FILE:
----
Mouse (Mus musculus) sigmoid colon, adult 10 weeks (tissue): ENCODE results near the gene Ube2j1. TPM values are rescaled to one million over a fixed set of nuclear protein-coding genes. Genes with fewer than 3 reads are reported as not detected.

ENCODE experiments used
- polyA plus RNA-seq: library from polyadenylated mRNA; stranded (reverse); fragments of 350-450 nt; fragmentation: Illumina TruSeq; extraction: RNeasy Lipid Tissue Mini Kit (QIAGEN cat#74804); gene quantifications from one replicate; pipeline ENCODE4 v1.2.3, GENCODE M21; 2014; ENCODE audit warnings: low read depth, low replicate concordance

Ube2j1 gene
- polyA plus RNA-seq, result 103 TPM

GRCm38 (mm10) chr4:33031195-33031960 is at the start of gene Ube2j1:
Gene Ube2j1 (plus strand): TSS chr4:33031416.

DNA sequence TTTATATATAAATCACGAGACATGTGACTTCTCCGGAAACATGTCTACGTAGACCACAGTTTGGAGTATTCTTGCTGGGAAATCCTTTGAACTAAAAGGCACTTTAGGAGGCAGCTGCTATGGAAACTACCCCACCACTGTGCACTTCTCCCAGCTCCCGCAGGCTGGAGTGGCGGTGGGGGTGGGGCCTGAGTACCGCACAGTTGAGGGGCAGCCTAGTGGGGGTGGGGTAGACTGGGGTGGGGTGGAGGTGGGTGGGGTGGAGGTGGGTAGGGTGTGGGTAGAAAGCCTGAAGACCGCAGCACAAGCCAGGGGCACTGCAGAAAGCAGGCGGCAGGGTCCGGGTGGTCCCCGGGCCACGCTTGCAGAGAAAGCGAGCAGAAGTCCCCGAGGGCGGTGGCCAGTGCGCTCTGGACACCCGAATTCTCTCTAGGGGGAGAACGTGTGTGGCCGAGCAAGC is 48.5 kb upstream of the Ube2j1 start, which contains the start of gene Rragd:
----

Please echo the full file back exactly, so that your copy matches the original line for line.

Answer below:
Mouse (Mus musculus) sigmoid colon, adult 10 weeks (tissue): ENCODE results near the gene Ube2j1. TPM values are rescaled to one million over a fixed set of nuclear protein-coding genes. Genes with fewer than 3 reads are reported as not detected.

ENCODE experiments used
- polyA plus RNA-seq: library from polyadenylated mRNA; stranded (reverse); fragments of 350-450 nt; fragmentation: Illumina TruSeq; extraction: RNeasy Lipid Tissue Mini Kit (QIAGEN cat#74804); gene quantifications from one replicate; pipeline ENCODE4 v1.2.3, GENCODE M21; 2014; ENCODE audit warnings: low read depth, low replicate concordance

Ube2j1 gene
- polyA plus RNA-seq, result 103 TPM

GRCm38 (mm10) chr4:33031195-33031960 is at the start of gene Ube2j1:
Gene Ube2j1 (plus strand): TSS chr4:33031416.

DNA sequence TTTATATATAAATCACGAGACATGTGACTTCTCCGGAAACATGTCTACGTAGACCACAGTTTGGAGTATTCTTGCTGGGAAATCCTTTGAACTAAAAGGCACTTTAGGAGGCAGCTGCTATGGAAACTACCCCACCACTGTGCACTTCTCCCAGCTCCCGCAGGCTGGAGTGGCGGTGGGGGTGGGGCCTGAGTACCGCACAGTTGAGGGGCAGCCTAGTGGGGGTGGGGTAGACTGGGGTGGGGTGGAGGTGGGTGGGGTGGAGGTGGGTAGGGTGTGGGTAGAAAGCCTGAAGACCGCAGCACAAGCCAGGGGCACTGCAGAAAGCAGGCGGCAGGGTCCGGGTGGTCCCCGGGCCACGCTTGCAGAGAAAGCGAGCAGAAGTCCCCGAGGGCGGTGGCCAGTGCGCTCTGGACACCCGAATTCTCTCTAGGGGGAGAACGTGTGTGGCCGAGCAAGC is 48.5 kb upstream of the Ube2j1 start, which contains the start of gene Rragd: